Wow!As luck would have it, they found a brick kiln demolished down to its flooring. It’s circular, and shot through with narrow chambers. “They’re channel-like structures, through which the air would flow into the oven, and other openings where they could put charcoal in to heat up the kiln,” Roy says. The Henderson operations were vast: in 1871, the factory’s 50 workers, mostly Scottish or Irish immigrants, produced 7 million pipes.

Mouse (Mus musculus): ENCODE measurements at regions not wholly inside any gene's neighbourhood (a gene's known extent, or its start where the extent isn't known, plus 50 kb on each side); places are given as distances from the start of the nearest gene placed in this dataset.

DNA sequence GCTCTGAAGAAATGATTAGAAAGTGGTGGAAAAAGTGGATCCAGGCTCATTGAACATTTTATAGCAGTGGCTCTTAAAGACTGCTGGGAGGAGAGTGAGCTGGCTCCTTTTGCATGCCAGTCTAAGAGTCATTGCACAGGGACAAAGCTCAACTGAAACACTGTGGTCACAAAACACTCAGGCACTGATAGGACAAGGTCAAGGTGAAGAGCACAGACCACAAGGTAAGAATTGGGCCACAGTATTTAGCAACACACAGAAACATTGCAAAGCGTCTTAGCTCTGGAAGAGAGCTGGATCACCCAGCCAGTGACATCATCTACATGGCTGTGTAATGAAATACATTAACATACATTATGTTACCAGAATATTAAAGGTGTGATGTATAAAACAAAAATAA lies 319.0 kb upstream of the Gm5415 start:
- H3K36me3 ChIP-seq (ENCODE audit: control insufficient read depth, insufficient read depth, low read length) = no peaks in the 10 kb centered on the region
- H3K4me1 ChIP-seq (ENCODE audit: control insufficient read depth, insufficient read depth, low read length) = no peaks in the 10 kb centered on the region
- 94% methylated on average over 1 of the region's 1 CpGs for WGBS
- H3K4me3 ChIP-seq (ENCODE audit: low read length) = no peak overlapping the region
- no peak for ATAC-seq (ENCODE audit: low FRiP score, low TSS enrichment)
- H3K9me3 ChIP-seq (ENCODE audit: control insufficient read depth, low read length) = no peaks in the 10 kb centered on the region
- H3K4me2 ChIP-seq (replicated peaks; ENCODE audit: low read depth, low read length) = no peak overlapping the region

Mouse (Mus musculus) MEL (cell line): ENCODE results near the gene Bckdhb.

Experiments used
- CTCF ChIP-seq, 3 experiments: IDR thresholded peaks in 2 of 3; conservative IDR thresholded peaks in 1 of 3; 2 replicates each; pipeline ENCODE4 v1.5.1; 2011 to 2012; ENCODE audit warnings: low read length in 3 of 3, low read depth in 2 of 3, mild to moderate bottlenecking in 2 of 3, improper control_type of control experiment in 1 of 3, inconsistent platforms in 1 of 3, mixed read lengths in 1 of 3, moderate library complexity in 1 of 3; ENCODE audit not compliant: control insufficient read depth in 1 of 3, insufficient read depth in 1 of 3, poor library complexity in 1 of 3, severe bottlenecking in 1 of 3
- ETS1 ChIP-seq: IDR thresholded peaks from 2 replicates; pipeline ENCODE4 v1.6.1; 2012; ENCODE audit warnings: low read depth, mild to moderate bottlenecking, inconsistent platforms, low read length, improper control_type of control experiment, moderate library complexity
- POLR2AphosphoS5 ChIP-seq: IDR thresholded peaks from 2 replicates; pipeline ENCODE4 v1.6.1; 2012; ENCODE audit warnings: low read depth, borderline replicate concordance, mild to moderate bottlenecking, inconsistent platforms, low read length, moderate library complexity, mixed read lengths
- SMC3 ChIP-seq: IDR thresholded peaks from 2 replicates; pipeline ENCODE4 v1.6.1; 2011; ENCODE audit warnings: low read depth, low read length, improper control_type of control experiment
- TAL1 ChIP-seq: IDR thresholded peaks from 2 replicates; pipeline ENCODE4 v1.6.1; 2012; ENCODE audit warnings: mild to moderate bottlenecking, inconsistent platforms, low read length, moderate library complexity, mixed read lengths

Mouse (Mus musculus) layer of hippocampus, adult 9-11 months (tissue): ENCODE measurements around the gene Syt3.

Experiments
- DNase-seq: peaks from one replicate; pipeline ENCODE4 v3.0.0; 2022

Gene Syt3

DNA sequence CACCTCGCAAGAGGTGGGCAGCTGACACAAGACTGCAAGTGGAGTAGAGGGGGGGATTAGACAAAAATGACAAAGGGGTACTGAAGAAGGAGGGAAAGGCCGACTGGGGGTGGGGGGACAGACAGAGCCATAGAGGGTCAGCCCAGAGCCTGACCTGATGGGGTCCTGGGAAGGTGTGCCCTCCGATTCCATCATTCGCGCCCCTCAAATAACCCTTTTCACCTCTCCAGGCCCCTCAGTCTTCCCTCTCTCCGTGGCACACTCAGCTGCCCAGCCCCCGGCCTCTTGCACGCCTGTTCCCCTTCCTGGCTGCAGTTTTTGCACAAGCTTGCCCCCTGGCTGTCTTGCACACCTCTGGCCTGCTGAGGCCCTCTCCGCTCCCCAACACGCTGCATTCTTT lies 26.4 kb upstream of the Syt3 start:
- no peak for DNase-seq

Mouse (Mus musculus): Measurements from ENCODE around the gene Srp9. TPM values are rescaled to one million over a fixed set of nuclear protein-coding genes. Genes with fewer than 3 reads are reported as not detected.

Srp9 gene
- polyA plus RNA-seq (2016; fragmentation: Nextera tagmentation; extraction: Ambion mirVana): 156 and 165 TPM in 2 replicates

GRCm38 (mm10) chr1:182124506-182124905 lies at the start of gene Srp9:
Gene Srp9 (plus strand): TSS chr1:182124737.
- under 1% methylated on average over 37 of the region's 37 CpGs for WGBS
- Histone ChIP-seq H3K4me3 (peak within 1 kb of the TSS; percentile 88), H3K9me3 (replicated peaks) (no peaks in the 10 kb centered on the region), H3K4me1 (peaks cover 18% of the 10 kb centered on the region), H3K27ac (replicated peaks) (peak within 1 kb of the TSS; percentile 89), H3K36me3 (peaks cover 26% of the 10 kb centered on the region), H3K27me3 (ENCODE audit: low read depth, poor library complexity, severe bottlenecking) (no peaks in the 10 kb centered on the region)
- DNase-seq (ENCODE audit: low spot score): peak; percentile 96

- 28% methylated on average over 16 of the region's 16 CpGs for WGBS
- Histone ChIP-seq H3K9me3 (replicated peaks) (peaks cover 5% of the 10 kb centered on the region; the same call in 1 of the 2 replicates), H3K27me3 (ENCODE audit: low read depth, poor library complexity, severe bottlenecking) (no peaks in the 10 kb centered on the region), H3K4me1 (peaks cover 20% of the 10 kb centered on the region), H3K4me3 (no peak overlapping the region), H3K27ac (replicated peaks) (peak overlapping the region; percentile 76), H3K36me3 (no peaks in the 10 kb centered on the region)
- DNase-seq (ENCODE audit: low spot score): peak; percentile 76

Henderson refers back to the Montreal manufacture.By the 19th-century, clay pipes were mass-produced in England, Scotland, France, and Germany, as well as Canada, Walker writes. The historic garbage still litters the shore of London’s River Thames—to the point that when mudlarks canvass the shore for treasures at low tide, the Wall Street Journal reported, the pipes “crack and pop underfoot.” Old clay pipes are often traceable to their source, because many manufacturers were in the habit of stamping their name along the stem. “To judge by the frequency of finds, stems marked HENDERSON or HENDERSON’S represent by far the most important marker or makers,” Walker writes.